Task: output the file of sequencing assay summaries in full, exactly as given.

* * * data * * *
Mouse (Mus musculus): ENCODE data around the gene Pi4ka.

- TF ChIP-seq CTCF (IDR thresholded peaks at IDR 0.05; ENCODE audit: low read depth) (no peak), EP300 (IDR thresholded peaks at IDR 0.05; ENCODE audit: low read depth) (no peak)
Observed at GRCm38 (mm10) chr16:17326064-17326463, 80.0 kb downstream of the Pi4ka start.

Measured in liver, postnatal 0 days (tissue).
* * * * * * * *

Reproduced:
Mouse (Mus musculus): ENCODE data around the gene Pi4ka.

- TF ChIP-seq CTCF (IDR thresholded peaks at IDR 0.05; ENCODE audit: low read depth) (no peak), EP300 (IDR thresholded peaks at IDR 0.05; ENCODE audit: low read depth) (no peak)
Observed at GRCm38 (mm10) chr16:17326064-17326463, 80.0 kb downstream of the Pi4ka start.

Measured in liver, postnatal 0 days (tissue).